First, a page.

Seasonally, this is a challenging time for the market.  In such periods, it is helpful to examine the bearish and bullish arguments for the market.  In this article we do just that, we also take a look back at recent activity and then look forward, writes Ketu Desai.

While the market has lacked clear direction in recent weeks, volatility has picked up. In fact, at points, 40% of the S&P was down 10% or more from their 52-high, including large tech stocks such as Amazon and Netflix. The recent volatility has led many investors to risk-off assets, gold has had a nice rally, as have Treasury bonds.

The market has lacked clear direction because market participants have been balancing bearish and bullish arguments.  On the bear side, geopolitical risks have come to the forefront as North Korea continues to be a destabilizing force. Valuation and the length of this bull market remain a hurdle for many bearish investors.  While valuation is elevated relative to historical measures, it is also important to note when making such comparisons to keep in mind the interest rates and inflation environment.  Interestingly, the trailing P/E for the S&P is more than one turn lower than it was a year-ago, and the forward is approximately the same.

Bears are also concerned about the political climate and the ability of the administration to get moving on its agenda. While the Fed has communicated its plans to reduce its balance sheet, it is a risk, given that it is unprecedented. The bears would also argue the market is losing steam.  A good example of that is, according to Factset, companies that reported positive earnings surprises for Q2 have been down 0.3% on average. Historically, earnings beats have resulted in a 1.4% gain.

On the bull side, the argument starts with economic fundamentals and corporate earnings.  For the first time in a decade, the world’s major economies are growing in sync.  All 45 countries tracked by the OECD are on track to grow this year, and 33 of them are poised to accelerate from a year ago, according to the OECD.  German GDP is on pace to grow faster than 2% for the first time in years.  Eurozone unemployment is at an eight-year low.  Japan’s economy grew at an annualized pace of 4% in the second quarter.  Even countries like Brazil are turning it around.  Brazil coming out of its deepest recession ever, is now forecast to expand 0.3% this year, and 2% in 2018.  A rebound in commodities such as iron-ore and copper are helping many emerging market nations.  The IMF’s global price index for all commodities is up 27% from the start of 2016.  Much of the rebound in commodities is driven by China.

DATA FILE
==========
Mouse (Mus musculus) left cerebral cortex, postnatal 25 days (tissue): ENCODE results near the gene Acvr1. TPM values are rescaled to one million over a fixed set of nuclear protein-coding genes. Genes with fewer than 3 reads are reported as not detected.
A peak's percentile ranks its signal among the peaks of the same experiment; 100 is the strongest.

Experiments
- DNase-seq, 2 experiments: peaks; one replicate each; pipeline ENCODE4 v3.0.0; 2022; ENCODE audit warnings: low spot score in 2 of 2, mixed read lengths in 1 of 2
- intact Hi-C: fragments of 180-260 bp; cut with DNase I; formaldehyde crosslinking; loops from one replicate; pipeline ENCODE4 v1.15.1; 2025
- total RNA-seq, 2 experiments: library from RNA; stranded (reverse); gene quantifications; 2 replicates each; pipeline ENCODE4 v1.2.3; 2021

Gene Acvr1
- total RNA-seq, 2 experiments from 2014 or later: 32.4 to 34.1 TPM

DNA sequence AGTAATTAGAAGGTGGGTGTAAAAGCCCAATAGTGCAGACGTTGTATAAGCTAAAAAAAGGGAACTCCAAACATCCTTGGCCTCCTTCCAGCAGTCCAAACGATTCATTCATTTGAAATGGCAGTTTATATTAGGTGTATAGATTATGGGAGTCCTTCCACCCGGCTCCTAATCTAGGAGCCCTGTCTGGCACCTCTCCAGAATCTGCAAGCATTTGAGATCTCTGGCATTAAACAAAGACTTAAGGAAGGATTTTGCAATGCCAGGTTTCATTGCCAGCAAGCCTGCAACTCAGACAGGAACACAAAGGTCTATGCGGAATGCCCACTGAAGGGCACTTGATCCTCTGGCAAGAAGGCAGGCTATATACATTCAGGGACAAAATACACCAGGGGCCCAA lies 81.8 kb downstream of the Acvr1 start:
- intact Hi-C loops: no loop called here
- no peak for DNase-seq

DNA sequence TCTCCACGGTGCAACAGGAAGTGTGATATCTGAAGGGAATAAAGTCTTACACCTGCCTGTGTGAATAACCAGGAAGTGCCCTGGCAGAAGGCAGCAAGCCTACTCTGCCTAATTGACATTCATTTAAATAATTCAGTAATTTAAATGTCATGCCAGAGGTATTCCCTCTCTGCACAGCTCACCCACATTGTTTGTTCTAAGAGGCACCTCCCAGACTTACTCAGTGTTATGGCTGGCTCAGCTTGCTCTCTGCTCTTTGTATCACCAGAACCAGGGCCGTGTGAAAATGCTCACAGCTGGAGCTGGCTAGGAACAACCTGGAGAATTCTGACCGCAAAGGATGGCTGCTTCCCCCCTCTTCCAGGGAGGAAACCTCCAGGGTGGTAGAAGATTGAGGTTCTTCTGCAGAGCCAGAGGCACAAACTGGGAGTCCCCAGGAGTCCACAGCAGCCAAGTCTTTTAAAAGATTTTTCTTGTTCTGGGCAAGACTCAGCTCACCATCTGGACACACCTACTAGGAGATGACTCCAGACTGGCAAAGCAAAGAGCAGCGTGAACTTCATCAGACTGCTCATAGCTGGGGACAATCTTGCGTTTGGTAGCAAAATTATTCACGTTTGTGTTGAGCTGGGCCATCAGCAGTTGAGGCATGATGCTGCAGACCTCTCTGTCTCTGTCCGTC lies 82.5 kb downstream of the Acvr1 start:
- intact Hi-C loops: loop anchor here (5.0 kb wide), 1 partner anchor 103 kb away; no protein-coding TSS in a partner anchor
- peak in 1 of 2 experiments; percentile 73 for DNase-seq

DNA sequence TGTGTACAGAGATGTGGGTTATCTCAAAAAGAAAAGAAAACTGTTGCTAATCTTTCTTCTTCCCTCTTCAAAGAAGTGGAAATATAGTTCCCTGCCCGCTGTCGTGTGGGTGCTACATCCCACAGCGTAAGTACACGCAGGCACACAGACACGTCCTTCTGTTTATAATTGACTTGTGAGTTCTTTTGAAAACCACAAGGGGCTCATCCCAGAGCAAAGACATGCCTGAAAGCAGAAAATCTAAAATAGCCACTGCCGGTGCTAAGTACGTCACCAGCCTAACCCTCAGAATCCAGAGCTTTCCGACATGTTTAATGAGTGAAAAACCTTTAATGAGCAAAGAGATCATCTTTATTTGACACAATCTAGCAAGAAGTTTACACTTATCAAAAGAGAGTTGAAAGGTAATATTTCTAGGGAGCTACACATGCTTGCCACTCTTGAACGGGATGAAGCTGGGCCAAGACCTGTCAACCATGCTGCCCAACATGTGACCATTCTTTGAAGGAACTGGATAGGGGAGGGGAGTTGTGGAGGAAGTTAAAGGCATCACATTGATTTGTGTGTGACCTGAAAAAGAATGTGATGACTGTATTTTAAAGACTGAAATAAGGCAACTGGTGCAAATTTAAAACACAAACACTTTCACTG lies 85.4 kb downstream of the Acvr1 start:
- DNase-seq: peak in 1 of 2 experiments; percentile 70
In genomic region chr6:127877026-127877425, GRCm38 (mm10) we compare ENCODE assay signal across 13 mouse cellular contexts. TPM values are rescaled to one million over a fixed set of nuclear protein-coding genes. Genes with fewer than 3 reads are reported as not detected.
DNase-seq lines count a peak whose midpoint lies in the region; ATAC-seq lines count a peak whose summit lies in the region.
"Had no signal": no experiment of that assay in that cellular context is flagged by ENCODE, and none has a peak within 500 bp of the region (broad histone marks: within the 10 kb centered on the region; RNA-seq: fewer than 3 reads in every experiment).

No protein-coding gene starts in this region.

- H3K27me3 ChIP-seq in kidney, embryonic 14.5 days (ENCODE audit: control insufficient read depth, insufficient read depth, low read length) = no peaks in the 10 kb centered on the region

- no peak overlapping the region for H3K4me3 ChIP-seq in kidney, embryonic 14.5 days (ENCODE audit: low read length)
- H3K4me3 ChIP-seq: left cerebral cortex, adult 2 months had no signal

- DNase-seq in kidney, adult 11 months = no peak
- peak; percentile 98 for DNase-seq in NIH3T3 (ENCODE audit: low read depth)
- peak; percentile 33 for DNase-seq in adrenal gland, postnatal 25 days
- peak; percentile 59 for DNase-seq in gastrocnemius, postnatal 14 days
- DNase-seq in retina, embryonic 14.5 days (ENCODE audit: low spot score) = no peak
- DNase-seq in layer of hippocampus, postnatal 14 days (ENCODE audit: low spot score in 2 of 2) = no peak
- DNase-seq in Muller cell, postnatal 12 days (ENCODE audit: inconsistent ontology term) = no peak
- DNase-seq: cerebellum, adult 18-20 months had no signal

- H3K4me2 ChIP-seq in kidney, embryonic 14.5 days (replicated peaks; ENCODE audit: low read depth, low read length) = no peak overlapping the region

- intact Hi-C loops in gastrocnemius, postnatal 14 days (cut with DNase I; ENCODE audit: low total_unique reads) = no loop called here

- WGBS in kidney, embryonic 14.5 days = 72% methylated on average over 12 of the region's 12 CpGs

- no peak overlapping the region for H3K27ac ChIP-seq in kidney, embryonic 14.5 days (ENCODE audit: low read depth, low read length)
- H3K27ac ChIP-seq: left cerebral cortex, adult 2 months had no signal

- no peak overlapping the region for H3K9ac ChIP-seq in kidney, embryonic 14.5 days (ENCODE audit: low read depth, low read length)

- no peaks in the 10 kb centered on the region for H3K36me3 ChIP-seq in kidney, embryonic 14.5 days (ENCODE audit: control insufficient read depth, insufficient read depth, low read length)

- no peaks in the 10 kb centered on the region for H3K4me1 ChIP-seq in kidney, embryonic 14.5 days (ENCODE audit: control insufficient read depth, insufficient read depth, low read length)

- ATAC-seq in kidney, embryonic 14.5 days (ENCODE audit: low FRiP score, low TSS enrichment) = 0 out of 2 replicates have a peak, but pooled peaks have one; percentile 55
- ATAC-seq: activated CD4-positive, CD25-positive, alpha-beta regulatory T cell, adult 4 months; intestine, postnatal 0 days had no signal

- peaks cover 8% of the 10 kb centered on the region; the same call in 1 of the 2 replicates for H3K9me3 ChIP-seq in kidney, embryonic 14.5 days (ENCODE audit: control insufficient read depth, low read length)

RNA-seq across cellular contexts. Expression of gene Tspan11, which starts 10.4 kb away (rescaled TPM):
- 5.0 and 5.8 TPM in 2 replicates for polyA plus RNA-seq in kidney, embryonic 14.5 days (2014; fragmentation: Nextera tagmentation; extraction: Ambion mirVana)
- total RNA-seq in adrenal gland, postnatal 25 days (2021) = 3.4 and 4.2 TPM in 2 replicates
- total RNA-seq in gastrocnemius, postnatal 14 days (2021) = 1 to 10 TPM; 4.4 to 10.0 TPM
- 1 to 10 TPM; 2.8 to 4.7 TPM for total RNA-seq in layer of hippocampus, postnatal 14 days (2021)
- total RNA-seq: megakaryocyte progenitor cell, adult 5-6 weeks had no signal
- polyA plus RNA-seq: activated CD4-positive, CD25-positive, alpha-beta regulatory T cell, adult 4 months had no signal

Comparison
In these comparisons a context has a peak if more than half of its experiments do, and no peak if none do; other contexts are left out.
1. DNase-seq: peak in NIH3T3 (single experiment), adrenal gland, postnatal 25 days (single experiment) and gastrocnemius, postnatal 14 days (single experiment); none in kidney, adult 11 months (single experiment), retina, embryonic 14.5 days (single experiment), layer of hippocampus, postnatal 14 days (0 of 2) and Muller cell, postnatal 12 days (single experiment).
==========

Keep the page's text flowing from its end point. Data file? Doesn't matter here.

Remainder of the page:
The IMF in July raised 2017 and 2018 growth estimates for China, citing strong credit growth and fiscal support.  It also increased euro-area growth projections, highlighting diminished political risks.  The IMF expects the global economy to grow 3.5% this year and 3.6% in 2018, up from 3.2% growth in 2016. The three other periods in the past 50 years with synchronized growth saw the trend continue for a few years.

While growth is not spectacular domestically, it is stable at around 2%.  Recent figures such as services PMI and retail sales are encouraging that growth could accelerate a bit more in the third and fourth quarter. Second quarter growth got revised up to 3%.  Consumer confidence is near the highest levels since 2000, behind low unemployment, stable inflation, and increasing home values.

Earnings remain strong, according to Factset, earnings grew 10.2% in the second quarter and are expected to grow 5% in the third quarter.  Bulls would also argue, equities are more attractive relative to bonds, as equities earn 2.24% greater than bonds versus a historical average 0.61%.  Finally, bulls would argue that many of the world’s largest investors such as Norway’s sovereign-wealth fund and Japan Post Bank are increasing allocation to equities, providing support and a lift to equities.

The continued volatility should remain.  We should have plenty of action with the Federal Reserve expected to start its balance sheet reduction and political debate over the tax reform and other agenda items.  The outcome to these events will help bulls and bears settle the argument for the reminder of the year.

Interested readers can reach Ketu Desai by email